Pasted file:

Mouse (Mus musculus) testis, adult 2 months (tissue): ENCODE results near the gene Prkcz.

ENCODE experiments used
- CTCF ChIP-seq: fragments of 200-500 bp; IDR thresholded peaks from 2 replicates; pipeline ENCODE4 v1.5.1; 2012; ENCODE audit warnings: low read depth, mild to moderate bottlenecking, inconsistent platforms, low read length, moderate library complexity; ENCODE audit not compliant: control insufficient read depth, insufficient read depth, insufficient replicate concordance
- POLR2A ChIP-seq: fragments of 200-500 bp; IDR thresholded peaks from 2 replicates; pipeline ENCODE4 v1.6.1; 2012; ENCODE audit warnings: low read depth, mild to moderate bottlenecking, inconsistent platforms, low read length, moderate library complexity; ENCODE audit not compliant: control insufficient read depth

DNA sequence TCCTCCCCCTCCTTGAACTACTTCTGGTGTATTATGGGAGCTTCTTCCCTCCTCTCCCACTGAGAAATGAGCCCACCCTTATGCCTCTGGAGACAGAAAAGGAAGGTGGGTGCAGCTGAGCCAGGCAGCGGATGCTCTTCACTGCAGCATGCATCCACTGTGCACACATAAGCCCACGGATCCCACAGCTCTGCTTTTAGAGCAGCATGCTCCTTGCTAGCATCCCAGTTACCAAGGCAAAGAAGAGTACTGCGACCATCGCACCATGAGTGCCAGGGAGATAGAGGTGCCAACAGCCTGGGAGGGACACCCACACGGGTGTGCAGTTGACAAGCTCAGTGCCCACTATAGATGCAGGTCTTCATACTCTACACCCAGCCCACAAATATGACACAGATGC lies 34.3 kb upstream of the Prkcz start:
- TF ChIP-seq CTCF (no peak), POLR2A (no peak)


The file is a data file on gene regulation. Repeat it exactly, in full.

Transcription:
Mouse (Mus musculus) testis, adult 2 months (tissue): ENCODE results near the gene Prkcz.

ENCODE experiments used
- CTCF ChIP-seq: fragments of 200-500 bp; IDR thresholded peaks from 2 replicates; pipeline ENCODE4 v1.5.1; 2012; ENCODE audit warnings: low read depth, mild to moderate bottlenecking, inconsistent platforms, low read length, moderate library complexity; ENCODE audit not compliant: control insufficient read depth, insufficient read depth, insufficient replicate concordance
- POLR2A ChIP-seq: fragments of 200-500 bp; IDR thresholded peaks from 2 replicates; pipeline ENCODE4 v1.6.1; 2012; ENCODE audit warnings: low read depth, mild to moderate bottlenecking, inconsistent platforms, low read length, moderate library complexity; ENCODE audit not compliant: control insufficient read depth

DNA sequence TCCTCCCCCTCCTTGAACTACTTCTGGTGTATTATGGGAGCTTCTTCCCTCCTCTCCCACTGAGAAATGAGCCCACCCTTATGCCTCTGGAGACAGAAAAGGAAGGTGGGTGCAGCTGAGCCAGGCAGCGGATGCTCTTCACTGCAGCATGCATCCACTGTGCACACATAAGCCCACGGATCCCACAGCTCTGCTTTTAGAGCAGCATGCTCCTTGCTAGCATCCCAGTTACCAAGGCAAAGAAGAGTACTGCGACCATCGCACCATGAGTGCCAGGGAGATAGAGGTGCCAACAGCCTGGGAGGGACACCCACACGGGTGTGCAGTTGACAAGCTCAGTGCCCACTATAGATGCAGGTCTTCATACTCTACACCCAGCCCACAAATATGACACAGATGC lies 34.3 kb upstream of the Prkcz start:
- TF ChIP-seq CTCF (no peak), POLR2A (no peak)